Social firms launch 'Points for Pakistan' charitable effort

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Social firms launch 'Points for Pakistan' charitable effort
Social firms launch 'Points for Pakistan' charitable effort

Social media monetization firm Peanut Labs has launched a charitable social gaming initiative, “Points for Pakistan,” with other social and new media companies.

The effort, launched September 1, includes data collection, a Facebook page and e-mail elements.

Peanut Labs partnered with 10 companies, including Blue Frog Gaming, photo sharing firm Rock You and IMVU, to raise money for victims of the recent Pakistani flooding and to collect research about “how the users of social games, social networks and virtual worlds learn about disasters and how to give,” said Ali Moiz, CEO of Peanut Labs. 

Peanut Labs sent out an e-mail blast within the social media industry, including to direct competitors, encouraging recipients to give through the company's Facebook page. The company timed the e-mail effort for the program's launch.

Participating social gaming websites are running banner ads inviting them to take a survey about the recent Pakistan flooding to earn credits or points. The floods are believed to have affected more than 14 million people and killed more than 1,600.

The survey asks consumers how much they know about the disaster, through what channel they learned about it, whether they have already donated and why. The survey also asks participants about their age, gender and time spent on the sites.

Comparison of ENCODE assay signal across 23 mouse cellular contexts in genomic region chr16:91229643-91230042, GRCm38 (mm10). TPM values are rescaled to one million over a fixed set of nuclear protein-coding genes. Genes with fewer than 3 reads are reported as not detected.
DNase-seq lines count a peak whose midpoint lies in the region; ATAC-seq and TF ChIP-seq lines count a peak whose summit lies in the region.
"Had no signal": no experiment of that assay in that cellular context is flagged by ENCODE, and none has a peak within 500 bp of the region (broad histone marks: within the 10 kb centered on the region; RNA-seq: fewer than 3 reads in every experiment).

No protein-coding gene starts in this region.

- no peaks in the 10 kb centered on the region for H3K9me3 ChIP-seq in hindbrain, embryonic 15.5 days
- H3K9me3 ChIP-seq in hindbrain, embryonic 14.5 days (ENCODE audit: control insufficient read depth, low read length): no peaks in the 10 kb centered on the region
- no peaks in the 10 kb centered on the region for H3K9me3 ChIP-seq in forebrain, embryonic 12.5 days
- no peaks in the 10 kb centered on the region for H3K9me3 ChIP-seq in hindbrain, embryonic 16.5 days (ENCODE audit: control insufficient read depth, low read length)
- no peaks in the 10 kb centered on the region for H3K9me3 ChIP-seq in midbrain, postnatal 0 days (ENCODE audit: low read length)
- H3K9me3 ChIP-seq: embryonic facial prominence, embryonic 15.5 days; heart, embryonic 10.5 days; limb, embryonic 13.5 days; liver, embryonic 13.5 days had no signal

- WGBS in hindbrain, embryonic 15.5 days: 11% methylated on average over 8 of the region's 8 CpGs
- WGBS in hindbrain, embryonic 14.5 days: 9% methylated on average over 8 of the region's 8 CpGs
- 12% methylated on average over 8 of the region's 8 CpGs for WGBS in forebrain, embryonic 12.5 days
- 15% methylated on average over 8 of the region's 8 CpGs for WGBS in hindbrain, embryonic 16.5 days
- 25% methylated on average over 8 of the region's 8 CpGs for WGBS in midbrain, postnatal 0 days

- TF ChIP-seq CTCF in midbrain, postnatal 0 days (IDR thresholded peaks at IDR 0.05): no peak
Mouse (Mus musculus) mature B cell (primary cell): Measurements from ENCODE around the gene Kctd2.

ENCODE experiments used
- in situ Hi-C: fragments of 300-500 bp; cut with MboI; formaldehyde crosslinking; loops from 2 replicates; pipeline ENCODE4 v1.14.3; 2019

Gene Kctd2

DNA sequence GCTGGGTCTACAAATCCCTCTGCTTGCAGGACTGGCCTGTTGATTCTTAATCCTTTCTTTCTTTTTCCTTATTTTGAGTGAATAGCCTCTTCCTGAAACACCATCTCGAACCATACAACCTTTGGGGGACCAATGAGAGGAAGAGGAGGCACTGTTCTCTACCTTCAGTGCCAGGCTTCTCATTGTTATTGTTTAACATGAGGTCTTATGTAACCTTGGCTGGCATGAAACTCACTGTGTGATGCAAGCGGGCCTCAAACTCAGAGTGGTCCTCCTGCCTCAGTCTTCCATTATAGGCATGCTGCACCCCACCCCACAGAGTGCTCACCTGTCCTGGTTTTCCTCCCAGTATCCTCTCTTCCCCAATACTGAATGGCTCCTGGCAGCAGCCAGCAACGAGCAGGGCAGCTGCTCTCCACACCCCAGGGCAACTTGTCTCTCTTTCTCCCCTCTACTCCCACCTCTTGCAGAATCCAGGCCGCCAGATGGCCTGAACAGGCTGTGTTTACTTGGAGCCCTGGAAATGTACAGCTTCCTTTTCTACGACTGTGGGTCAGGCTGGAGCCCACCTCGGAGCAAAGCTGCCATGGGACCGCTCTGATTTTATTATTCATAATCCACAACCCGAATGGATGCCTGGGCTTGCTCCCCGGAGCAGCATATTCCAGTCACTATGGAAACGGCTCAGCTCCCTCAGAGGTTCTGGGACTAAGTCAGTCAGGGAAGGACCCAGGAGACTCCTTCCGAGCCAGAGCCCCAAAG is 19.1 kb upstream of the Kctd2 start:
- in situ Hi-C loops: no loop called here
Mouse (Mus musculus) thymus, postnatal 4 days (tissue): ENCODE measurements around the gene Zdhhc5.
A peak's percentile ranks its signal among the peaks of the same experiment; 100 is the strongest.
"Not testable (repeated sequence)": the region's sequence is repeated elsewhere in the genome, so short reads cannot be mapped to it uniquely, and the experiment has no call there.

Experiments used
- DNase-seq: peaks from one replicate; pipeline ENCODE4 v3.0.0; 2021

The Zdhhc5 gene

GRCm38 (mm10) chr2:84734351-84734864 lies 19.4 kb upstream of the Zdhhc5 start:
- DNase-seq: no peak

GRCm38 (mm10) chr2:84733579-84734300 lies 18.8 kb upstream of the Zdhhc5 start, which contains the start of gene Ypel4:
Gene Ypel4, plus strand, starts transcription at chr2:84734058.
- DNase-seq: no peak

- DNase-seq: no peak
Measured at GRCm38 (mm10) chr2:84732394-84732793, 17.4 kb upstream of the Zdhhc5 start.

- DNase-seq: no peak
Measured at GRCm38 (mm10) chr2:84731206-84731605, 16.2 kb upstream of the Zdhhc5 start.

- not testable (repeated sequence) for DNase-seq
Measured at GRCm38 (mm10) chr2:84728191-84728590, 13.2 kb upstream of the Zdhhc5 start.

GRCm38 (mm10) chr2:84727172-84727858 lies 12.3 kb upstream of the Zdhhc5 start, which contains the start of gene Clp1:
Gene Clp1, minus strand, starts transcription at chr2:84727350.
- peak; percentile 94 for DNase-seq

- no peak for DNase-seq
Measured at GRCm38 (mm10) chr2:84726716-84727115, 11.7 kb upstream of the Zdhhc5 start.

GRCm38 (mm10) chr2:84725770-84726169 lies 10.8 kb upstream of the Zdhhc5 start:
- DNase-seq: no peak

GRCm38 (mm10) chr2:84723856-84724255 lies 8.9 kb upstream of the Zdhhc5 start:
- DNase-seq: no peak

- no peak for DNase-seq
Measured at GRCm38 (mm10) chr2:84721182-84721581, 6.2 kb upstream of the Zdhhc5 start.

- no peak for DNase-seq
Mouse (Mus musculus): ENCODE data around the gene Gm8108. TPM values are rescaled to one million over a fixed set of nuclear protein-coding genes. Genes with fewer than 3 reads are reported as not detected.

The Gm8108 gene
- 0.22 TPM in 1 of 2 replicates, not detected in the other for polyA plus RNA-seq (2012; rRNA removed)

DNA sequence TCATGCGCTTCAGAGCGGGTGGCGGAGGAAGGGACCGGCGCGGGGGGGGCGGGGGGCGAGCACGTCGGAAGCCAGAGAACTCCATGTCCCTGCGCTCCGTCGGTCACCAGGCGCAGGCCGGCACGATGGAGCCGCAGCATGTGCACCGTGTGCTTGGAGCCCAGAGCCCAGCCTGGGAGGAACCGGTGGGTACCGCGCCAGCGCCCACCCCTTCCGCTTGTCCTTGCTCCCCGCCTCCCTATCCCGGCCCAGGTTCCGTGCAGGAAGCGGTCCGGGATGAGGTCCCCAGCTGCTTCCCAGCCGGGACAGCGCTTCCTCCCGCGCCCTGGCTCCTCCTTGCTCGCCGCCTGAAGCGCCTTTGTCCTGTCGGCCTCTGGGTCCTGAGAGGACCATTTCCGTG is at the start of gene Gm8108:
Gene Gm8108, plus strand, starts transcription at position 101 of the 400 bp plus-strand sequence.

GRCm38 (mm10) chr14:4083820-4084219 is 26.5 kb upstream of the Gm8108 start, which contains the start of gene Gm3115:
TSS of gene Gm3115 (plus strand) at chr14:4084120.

Peanut Labs will publish survey data at the initiative's close as part of a case study on how companies can use social media to spread news and solicit funds, said Moiz.

Gaming sites have donated virtual goods inventory in exchange for survey completions. Additionally, some of the sites have pledged matching donations or a fixed amount of money.

“First and foremost, this is about humanity,” said Cary Rosenzweig, CEO of IMVU, an online community.

Rosenzweig said social media companies can engage large numbers of people, and also pointed to the community aspect of social gaming.

“All of the virtual goods people buy are made by users of the site. About 20% of goods purchased are as gifts for other people,” he said. “People are building respect [for the community] through gift giving. [These] people are likely to participate in donating.”

Rosenzweig noted that the average age of gamers on IMVU is 22 and 70% are female. He added that users can donate to the American Red Cross, Oxfam America and the United Nations High Commissioner for Refugees.

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